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The Mass Media

The Mass Media

The Mass Media

The Nobel Prizes in Science: Medicine

The Nobel Prizes in Science: Medicine

Of the few people who know about the Nobel Prizes that were given out last week, science students, journalists and the like, the only relevant factor discussed seems to be the prestige the related school receives when one of their well-funded researchers wins the prize for intellectual prestige. There is absolutely no mention of RNAi, eukaryotic transcription, or CMB-otherwise known as the winning topics in the categories of Medicine, Chemistry, and Physics respectively. Why people do not care about the Nobel Prize is not a difficult question, obviously scientists aren’t the breed to provoke visual salaciousness or auditory trances in the manner that film stars and musicians do. Instead they create whirlwinds of chaos, so difficult to transcend only appreciation for the inner-workings of the mind can allow one to penetrate their form of art/delusion. Whereas sensory game is of cosmic value, for I am the first to revel in the creation that is Brangelina, once a year it is time to give tribute to these magnificent minds.

The prize for Medicine and Physiology went to Craig Mello (of UMass) and Andrew Fire (of Stanford), who discovered a method of gene regulation. Once experiments clearly show how to harness this ability, it will be possible to prevent viruses seizes, or from passing on undesirable genetic sequences such as an extra thumb. Their discovery of RNA interference (RNAi) showcases a method in which the cell, when it sees something going wrong, does the opposite. The DNA holds the code to every aspect of one’s body, but not every part of this code in interpreted and acted upon by every cell. The code can create blue eyes or an allergy to water depending on its specifics. RNA copies the part of the code being acted upon and delivers it to the cytoplasm- the part of the cell that synthesizes the protein that are the ‘building-blocks of life’. RNAi are the eyes in this process, and once the mistake is perceived, the message is prevented from being delivered through the messenger RNA (mRNA) to create the protein, which would result in the undesired outcome. There are two major problems that occur within a cell resulting in many different ailments. The first is a virus, which forces the cell to replicate the viral code through mRNA, not the desired one within the DNA of the cell. The other major problem is that of transposons, or DNA sequences that are accidentally scrambled, causing completely different results than those intended by the genes. With the RNAi mechanism, the mRNA is destroyed when odd behavior arises and therefore, cannot replicate viral material nor further reproduce the scrambled sequences. Harnessing the RNAi to detect certain ‘bad’ sequences from either of these scenarios is the interesting part and there has been a ton of progression in the experiments that conduct this.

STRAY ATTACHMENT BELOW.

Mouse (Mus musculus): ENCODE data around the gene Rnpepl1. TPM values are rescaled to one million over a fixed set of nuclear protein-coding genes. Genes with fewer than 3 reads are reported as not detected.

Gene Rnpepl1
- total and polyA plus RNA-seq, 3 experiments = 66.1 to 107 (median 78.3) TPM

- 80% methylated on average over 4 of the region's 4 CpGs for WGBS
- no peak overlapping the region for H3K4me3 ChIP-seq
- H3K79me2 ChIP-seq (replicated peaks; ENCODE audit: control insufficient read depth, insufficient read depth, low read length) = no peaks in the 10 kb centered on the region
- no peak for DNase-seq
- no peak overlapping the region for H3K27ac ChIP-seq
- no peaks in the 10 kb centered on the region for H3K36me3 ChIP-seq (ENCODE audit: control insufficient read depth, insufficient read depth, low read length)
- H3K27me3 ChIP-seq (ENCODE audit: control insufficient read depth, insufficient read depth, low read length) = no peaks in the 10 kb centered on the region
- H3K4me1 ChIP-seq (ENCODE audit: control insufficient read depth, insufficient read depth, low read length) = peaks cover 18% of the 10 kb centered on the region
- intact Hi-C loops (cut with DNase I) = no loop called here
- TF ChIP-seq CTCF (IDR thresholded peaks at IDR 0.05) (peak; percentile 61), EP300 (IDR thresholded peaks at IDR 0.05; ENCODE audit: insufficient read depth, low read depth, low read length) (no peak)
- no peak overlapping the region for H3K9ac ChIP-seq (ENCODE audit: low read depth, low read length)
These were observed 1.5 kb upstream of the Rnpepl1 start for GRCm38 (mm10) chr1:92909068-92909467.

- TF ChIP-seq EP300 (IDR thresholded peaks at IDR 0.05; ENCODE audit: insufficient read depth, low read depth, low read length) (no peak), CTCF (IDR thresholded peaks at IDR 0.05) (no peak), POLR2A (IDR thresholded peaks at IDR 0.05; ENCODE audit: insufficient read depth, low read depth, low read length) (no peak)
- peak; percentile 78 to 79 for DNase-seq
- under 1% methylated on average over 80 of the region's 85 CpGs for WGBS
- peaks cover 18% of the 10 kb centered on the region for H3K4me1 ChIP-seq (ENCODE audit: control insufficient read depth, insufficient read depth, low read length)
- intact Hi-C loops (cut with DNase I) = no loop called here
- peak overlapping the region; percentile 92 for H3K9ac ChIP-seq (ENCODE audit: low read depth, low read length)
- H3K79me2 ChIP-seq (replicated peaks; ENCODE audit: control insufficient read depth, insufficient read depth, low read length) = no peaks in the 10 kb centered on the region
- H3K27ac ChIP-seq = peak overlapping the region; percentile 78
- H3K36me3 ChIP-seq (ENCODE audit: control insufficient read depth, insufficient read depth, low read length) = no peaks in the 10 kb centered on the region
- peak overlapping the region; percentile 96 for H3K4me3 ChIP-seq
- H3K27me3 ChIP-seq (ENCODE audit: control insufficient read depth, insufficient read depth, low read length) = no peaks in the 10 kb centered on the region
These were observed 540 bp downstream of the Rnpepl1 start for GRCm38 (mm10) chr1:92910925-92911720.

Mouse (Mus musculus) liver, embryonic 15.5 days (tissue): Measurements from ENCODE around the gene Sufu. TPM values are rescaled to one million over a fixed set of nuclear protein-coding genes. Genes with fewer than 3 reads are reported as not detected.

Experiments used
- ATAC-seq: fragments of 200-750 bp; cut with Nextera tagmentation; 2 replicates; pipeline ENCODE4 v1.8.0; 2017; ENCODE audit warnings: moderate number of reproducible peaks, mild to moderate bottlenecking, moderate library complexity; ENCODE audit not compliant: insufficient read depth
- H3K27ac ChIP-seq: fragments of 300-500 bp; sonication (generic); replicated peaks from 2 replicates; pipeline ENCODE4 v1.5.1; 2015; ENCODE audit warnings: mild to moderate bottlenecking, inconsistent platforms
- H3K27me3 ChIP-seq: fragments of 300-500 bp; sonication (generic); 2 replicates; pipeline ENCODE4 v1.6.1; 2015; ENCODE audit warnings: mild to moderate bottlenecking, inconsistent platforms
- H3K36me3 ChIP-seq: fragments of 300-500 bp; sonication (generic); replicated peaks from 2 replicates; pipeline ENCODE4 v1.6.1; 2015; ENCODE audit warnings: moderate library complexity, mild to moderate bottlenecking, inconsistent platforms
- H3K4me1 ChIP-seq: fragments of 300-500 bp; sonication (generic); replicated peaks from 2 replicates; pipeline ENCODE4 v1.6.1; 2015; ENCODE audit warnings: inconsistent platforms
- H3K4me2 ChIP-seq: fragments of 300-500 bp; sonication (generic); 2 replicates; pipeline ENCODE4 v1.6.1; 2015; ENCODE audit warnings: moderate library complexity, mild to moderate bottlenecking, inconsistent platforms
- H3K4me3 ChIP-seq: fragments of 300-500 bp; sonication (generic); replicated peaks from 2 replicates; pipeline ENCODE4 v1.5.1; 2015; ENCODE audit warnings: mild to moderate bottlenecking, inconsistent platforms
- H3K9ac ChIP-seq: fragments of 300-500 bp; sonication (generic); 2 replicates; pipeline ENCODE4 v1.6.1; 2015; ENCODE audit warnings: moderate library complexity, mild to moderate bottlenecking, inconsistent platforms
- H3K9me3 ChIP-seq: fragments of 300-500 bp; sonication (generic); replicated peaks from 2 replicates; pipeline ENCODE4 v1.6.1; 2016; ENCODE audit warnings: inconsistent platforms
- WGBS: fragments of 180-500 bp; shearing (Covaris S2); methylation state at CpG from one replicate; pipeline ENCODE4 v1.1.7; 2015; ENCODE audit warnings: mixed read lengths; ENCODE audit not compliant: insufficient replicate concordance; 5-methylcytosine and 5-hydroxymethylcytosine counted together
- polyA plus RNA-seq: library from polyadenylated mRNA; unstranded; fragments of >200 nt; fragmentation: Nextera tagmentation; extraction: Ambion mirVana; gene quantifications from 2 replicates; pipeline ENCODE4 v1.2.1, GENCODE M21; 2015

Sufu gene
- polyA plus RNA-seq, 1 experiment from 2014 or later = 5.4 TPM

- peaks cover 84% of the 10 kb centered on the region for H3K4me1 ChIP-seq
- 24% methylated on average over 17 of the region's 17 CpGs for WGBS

This silencing of sequences opens up a world of possibility in biotechnology and medicine. Besides silencing the ability of HIV to replicate, one can silence obesity, cardiovascular disease, even that which causes white flowers instead of deep purple ones (the original experiment that kick-started this research). Now if only there was a similar mechanism among humans, so if one silenced the elitist affiliation for different schools for actual consideration in the myriad of thought arising from them. Maybe then one can understand that it isn’t a schools name, which produces great science, but the support of those interested.